Bulgarian Court Rules Baby Sara Must Be Issued Birth Certificate
A Bulgarian court has ordered city hall authorities in the capital city of Sofia to issue a birth certificate to the baby born to a same-sex couple from Bulgaria and Gibraltar, known as ‘Baby Sara’.
The court’s decision was declared on Monday (16 May) follows a ruling last December by the Court of Justice of the European Union (CJEU), saying that if one EU member state recognises a parental relationship between a child and its parents, then all member states should, in order to give the child it’s right to freedom of movement.
The case ‘Stolichna obshtina, rayon Pancharevo’ arose when a same-sex couple were refused a birth certificate in Bulgaria for their infant daughter, who was born in Spain. The Bulgarian authorities asserted that the couple, one of whom is Bulgarian, could not be registered as parents on the child’s birth certificate, leaving the family in legal limbo, and Baby Sara stateless.
The CJEU ruled that it is contrary to the fundamental rights guaranteed by Articles 7 and 24 of the Charter for the child to be deprived of the relationship with one of her parents when exercising her right of free movement or for her exercise of that right to be made impossible or excessively difficult on the ground that her parents are of the same sex.
The ruling asserted that the Bulgarian authorities are obliged to issue an identity card or a passport to Baby Sara, which all other EU Member States are obliged to recognise.
Welcoming the Bulgarian court ruling that Baby Sara must be issued her birth certificate in light of the CJEU judgement, Arpi Avetisyan, Head of Litigation at ILGA-Europe, which provided strategic legal support during the proceedings before the CJEU, said: “The decision from Sofia Administrative Court sets a model example for applying the CJEU’s judgment in Baby Sara’s case. The Court acted swiftly and with clarity. All eyes are now on the Bulgarian authorities to comply with the Sofia Administrative Court decision and issue the birth certificate promptly. At ILGA-Europe, we couldn’t be happier for Baby Sara and her parents to finally be able to be recognised and travel as a family. All rainbow families across the EU should be able to enjoy their right to freedom of movement, without fragmentation and discrimination.”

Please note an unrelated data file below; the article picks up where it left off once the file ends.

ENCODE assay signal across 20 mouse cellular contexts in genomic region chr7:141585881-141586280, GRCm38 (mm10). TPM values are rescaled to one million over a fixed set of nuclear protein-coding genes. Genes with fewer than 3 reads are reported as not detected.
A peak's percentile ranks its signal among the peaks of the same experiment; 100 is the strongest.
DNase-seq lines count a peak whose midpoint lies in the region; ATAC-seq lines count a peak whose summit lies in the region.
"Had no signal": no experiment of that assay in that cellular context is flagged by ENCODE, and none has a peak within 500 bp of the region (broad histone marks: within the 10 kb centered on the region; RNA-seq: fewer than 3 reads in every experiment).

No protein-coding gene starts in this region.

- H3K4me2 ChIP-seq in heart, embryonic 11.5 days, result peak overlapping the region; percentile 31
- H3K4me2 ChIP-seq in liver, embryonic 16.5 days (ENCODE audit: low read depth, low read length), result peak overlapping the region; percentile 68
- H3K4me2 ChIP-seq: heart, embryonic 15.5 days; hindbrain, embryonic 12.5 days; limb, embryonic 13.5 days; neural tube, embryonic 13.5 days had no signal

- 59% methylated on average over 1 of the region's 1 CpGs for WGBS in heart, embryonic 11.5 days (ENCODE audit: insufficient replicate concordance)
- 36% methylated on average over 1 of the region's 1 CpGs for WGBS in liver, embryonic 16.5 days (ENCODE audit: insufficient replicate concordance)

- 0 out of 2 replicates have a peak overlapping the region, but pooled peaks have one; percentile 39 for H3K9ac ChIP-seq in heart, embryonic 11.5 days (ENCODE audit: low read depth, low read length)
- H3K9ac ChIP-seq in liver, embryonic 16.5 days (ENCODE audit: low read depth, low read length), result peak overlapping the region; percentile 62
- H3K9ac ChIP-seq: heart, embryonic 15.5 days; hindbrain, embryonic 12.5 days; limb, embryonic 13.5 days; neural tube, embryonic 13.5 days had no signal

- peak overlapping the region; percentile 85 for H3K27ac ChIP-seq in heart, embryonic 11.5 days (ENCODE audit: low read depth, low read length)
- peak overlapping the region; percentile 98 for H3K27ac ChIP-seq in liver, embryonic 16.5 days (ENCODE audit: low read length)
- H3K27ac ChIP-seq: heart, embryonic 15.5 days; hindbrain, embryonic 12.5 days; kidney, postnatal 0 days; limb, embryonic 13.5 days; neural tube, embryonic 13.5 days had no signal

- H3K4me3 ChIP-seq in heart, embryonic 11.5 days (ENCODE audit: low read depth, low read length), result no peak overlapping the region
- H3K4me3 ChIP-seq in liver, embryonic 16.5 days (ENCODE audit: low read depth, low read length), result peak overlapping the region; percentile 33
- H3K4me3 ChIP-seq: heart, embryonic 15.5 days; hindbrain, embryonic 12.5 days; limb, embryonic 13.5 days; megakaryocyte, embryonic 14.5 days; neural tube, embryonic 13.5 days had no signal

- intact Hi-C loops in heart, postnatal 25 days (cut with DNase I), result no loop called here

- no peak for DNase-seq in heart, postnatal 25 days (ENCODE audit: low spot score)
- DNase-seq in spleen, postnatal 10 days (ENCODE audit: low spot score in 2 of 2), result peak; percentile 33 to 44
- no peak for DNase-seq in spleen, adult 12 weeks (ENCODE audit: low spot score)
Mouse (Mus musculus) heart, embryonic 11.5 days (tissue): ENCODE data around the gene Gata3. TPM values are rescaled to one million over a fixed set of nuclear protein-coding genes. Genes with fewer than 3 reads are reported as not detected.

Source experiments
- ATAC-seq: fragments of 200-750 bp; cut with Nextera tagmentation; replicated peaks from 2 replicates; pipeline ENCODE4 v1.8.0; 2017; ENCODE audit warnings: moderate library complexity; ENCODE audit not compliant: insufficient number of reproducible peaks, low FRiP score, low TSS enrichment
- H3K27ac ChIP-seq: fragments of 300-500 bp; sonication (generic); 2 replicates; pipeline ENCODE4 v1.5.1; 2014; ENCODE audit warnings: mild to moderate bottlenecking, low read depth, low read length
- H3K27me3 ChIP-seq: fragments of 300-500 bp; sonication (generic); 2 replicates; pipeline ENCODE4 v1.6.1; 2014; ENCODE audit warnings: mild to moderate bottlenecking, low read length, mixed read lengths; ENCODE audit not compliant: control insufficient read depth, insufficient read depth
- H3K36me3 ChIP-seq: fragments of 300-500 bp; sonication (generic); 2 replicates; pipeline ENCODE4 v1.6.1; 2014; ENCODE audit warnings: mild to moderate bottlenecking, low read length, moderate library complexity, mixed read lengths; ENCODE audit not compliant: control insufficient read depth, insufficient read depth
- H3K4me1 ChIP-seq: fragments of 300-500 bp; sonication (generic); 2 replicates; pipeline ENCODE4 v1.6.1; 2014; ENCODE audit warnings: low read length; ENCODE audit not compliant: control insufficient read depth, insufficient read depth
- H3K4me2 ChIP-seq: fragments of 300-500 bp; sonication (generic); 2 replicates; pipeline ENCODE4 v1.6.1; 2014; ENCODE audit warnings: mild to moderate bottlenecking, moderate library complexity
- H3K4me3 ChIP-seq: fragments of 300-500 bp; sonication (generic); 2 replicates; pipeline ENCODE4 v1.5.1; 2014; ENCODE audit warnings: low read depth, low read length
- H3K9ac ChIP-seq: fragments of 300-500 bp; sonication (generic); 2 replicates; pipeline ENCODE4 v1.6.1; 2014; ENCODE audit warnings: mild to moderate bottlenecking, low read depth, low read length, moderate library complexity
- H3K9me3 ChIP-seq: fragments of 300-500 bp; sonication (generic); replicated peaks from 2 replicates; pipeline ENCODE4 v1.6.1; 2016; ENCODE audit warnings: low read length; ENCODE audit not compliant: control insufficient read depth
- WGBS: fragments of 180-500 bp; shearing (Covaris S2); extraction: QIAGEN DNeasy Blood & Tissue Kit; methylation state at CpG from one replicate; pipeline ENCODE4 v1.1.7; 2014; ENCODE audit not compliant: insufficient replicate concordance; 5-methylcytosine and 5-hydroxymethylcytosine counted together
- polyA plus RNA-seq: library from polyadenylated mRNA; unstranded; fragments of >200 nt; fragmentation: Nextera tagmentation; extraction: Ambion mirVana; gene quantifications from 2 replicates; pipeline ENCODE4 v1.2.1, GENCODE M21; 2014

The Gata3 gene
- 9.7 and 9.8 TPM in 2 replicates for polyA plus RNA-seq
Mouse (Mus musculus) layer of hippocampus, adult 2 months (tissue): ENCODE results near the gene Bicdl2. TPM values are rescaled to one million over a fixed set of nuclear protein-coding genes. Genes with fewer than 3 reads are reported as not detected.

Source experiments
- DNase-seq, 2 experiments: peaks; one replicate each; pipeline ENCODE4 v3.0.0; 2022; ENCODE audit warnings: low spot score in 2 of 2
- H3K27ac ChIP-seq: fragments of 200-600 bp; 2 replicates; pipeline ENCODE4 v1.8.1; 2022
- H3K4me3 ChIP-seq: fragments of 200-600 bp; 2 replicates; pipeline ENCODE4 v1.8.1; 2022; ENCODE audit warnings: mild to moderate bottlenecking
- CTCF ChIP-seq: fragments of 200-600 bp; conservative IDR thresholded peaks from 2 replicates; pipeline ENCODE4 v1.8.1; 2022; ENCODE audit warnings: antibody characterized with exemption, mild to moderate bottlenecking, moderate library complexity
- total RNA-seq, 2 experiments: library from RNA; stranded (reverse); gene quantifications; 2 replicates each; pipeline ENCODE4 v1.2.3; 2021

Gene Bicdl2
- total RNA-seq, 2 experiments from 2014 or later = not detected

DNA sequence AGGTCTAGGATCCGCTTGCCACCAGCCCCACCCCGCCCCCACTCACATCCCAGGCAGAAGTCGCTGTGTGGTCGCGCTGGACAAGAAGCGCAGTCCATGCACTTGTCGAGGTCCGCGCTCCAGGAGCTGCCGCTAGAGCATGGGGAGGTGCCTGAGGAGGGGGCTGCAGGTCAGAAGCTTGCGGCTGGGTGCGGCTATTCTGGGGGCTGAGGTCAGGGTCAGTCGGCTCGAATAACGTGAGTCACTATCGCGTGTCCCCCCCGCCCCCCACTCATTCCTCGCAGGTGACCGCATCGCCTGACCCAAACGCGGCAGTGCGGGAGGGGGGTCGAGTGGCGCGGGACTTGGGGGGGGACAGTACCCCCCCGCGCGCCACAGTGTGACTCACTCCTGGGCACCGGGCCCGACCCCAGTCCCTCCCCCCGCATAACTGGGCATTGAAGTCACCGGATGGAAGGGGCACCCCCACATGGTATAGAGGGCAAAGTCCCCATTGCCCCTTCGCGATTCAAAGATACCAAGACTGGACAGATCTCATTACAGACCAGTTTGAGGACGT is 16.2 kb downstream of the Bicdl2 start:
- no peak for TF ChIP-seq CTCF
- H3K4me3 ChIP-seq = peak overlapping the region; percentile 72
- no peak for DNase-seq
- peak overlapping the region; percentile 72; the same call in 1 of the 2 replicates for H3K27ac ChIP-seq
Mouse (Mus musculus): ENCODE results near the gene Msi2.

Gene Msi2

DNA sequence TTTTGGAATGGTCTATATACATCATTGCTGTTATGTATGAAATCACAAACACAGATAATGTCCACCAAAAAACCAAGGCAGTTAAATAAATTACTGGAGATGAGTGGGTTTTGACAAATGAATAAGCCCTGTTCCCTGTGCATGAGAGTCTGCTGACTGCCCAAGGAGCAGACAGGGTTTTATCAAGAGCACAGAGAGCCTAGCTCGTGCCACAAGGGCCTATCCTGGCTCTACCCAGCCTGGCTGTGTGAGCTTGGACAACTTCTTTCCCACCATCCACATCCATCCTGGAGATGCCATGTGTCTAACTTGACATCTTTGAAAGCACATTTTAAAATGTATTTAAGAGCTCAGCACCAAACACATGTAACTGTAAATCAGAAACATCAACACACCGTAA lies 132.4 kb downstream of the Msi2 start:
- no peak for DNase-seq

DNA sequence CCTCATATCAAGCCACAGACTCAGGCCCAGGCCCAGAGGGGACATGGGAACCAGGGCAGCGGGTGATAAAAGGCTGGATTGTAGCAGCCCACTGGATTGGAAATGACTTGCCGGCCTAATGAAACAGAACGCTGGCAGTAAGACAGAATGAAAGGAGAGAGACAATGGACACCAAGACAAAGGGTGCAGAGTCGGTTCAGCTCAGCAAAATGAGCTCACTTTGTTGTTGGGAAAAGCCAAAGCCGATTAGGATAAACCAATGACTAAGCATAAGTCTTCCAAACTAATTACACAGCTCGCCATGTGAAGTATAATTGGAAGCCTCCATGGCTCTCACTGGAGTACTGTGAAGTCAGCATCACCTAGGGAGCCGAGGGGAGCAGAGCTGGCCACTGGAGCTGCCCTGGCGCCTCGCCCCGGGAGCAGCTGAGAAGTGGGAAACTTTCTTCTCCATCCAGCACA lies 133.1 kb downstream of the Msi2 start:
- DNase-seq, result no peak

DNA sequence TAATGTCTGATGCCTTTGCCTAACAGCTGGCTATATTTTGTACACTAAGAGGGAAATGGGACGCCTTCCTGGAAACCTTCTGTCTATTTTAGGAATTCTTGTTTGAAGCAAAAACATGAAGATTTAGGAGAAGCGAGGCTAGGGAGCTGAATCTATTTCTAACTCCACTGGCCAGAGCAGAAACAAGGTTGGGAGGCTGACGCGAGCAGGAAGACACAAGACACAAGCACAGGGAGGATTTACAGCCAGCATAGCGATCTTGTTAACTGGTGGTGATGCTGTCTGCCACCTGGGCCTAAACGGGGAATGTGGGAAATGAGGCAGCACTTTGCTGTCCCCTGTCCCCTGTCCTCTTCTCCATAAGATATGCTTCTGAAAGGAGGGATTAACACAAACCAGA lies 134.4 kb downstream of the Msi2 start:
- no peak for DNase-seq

The decision of the Bulgarian court comes almost on the fourth anniversary of another landmark CJEU decision in favour of freedom of movement for rainbow families, the Coman judgement against Romania, which has yet to be implemented by Romanian authorities.
On 5 June 2018, the CJEU ruled that the term spouse includes same-sex spouses under EU freedom of movement laws. Four years on, Clai Hamilton, spouse of Romanian citizen Adrian Coman, has not been granted residency yet in Romania.
According to Avetisyan, “It is very disappointing that four years on we are still talking about implementation of Coman judgment – both in relation to the applicants themselves, but also for other couples in Romania who continue suffering as a result of authorities’ unwillingness to make the necessary changes. This judgment was a big achievement for establishing equal rights for all EU citizens to enjoy their freedom of movement, without discrimination based on sexual orientation.
“We trust the European Commission will act firmly to ensure that EU law is implemented, in Romania and other Members States all across the EU, and make sure rainbow families are treated equally and with dignity.”